Bill Clinton has called Rwanda one of the greatest regrets of his presidency. Had the United States and the world intervened earlier, experts contend, some 300,000 people might have been saved from the 1994 genocide in the small central African country.
For more than 25 years, members of the Clinton administration’s foreign policy team have been asked about whether they harbor similar remorse over inaction during the Rwandan civil war, including the president’s then-special assistant and senior director for African affairs, Susan Rice, who is now under consideration by presumptive Democratic presidential nominee Joe Biden as his running mate.
The episode was among the bloodiest of the post-World War II era. From April to July 1994, an estimated 800,000 people lost their lives in a deliberate killing campaign overseen by the Hutu-led government and several paramilitary organizations against the Tutsi minority. Journalist Samantha Power, later an Obama administration diplomat, described the events as “the fastest, most efficient killing spree of the 20th century” in a September 2001 article in the Atlantic, “Bystanders to Genocide.”
In 1994 and in the years after, Western analysts argued many of the deaths were preventable had the U.S., the United Nations, and others taken military action.
Years after the conflict permanently scarred Rwanda, Rice received stinging criticism over her role from Power, later her successor as U.S. ambassador to the United Nations during President Barack Obama’s second term, when Rice joined the White House as national security adviser.
In 2001, Power suggested Rice let political considerations overshadow humanitarian concerns.
“If we use the word ‘genocide’ and are seen as doing nothing, what will be the effect on the November [congressional] election?” Rice reportedly asked her colleagues on the National Security Council, leaving many of them “stunned,” Power wrote.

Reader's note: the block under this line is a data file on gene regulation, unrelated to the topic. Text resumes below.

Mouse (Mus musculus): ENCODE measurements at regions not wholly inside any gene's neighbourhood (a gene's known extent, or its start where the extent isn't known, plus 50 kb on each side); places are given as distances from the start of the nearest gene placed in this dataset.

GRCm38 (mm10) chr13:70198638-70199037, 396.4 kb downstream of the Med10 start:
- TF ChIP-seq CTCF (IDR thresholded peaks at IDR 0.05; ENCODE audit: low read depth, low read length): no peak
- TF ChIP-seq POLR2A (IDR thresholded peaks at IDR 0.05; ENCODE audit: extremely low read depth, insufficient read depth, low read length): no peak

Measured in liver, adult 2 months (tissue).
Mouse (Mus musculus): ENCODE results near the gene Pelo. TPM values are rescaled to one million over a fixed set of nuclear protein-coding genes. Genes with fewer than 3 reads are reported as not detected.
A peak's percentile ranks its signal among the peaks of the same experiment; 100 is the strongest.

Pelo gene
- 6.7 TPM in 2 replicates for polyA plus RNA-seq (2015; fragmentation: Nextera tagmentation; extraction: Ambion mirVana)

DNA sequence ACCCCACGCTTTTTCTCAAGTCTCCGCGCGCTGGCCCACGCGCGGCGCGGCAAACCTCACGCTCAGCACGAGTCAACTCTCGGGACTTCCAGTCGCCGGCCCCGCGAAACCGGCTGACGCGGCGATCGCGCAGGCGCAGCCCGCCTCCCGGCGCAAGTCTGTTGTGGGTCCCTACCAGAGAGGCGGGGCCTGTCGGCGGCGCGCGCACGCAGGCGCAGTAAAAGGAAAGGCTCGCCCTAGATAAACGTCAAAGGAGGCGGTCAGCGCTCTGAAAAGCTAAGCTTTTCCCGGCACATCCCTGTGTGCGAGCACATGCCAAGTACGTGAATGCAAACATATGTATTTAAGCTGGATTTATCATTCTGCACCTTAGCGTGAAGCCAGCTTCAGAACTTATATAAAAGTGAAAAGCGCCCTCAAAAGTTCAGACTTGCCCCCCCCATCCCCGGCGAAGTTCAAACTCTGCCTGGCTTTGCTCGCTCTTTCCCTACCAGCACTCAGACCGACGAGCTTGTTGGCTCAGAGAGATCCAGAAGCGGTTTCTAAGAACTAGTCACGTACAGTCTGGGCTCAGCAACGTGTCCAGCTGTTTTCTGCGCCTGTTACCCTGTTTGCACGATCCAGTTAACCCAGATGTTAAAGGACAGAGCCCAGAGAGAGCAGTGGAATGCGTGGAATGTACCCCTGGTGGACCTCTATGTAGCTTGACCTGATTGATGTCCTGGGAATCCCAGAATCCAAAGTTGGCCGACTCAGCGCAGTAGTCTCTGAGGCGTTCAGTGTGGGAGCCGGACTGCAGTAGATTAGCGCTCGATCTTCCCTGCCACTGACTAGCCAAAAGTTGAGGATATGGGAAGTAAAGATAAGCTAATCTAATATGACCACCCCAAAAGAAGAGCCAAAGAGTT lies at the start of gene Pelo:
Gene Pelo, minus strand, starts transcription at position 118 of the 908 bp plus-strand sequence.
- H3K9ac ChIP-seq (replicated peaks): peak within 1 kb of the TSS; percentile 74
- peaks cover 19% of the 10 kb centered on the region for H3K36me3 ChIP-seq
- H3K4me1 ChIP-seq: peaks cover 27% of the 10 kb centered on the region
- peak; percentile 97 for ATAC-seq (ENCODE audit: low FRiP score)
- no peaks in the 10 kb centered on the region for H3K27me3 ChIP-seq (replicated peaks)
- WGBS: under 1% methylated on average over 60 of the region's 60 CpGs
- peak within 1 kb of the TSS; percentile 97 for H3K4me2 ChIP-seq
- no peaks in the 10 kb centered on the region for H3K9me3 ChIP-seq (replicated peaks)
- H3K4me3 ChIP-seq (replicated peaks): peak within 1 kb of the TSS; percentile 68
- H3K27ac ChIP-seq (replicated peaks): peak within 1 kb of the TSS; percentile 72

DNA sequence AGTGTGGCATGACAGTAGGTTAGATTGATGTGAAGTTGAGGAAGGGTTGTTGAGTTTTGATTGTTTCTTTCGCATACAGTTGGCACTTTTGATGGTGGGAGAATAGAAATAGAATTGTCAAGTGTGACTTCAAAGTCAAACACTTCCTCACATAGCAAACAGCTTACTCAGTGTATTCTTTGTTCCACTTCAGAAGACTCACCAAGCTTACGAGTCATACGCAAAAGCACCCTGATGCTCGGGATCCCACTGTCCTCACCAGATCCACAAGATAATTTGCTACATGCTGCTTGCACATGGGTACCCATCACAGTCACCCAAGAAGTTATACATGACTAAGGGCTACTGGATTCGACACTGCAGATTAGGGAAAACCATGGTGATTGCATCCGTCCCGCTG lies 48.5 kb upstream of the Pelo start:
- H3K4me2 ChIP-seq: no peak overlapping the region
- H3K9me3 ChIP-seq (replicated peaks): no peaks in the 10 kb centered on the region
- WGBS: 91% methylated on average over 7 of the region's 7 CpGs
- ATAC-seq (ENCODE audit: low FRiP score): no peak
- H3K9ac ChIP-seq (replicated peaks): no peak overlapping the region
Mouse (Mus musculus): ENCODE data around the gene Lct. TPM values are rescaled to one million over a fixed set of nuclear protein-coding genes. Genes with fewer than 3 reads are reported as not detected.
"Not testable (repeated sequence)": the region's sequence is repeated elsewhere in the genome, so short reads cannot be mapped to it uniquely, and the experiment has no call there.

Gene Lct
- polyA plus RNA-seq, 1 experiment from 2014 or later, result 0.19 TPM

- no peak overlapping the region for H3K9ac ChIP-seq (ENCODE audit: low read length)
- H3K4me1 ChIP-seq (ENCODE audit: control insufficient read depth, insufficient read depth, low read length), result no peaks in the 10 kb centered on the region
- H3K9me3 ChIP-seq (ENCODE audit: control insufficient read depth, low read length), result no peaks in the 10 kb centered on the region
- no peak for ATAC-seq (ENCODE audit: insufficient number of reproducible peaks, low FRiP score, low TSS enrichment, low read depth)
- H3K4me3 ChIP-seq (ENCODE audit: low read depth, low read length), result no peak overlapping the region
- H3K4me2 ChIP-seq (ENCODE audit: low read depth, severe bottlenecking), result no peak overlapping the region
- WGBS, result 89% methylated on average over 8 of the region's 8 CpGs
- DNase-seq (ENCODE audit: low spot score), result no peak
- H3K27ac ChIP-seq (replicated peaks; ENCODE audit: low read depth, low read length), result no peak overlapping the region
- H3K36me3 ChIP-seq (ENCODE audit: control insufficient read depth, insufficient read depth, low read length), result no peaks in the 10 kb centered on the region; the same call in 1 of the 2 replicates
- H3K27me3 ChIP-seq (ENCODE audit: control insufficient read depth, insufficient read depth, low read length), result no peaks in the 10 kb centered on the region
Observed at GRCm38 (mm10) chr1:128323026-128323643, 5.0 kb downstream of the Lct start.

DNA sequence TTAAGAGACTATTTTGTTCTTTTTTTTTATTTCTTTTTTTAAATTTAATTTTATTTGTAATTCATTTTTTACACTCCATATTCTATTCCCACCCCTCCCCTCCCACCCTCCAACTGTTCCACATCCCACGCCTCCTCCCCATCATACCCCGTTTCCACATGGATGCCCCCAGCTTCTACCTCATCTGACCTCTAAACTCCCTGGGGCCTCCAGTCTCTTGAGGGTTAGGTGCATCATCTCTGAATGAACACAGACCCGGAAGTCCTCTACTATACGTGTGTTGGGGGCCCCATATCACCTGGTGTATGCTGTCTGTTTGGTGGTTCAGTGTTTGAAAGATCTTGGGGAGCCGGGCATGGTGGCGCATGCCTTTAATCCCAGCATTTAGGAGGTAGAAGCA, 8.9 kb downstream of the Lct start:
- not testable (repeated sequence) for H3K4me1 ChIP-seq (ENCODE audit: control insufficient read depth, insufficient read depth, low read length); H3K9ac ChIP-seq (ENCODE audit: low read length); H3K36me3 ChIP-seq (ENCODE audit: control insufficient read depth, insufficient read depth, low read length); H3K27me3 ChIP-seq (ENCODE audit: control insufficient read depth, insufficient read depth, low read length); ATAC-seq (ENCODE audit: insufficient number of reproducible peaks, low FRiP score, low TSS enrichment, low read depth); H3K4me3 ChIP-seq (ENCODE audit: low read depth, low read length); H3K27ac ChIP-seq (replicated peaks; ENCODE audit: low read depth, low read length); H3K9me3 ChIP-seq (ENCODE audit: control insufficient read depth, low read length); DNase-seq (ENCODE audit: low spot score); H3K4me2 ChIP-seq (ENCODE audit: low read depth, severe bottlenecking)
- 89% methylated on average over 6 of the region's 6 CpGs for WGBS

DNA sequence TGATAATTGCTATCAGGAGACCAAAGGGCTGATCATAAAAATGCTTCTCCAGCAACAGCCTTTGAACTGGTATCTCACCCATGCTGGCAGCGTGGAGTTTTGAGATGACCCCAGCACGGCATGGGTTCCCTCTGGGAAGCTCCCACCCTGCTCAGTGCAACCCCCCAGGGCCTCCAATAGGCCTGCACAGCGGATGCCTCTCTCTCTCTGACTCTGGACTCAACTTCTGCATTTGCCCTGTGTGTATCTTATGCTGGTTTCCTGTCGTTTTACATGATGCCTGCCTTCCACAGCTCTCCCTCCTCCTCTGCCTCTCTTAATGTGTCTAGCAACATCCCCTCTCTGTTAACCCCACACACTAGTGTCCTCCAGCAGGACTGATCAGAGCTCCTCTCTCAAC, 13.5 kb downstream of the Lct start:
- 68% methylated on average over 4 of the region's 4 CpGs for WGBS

The Clinton administration was reticent to describe what was happening in Rwanda at the time as a “genocide,” which would have compelled a Western response. The events in Rwanda came months after America’s withdrawal of troops from another African nation and in the broader context of the early post-Cold War years, in which the Clinton administration pledged to focus on domestic affairs rather than a more precarious “policeman of the world” role abroad.
“In Somalia, where violence among clans led to mass starvation, an initially successful effort to provide relief ended in tragedy when two Black Hawk helicopters were shot down in 1993,” the PBS program, The American Experience , said about the Clinton presidency. “The memory of this tragedy was influential in persuading U.S. policymakers not to intervene in the genocide that occurred in Rwanda the following spring.”
Military and intelligence officials said they were prepared and willing to intervene.
“Having the vantage of hindsight and what I knew at the time, had I known about what the White House was thinking, I would have been incensed. What I remember very vividly was listening to policy people at the time saying, ‘We don’t know what’s going on. We don’t know if it’s a genocide.’ And I was like, ‘Are you blind? Have you seen the bodies on the news?'” retired U.S. Army Col. Chris Wyatt, who served eight tours in Africa and was deployed during the Rwandan civil war, told the Washington Examiner.
“I’m very disappointed, and it seems clear from my perspective that because of the Somali situation, the Clinton administration was reluctant to get involved in Africa again,” Wyatt said.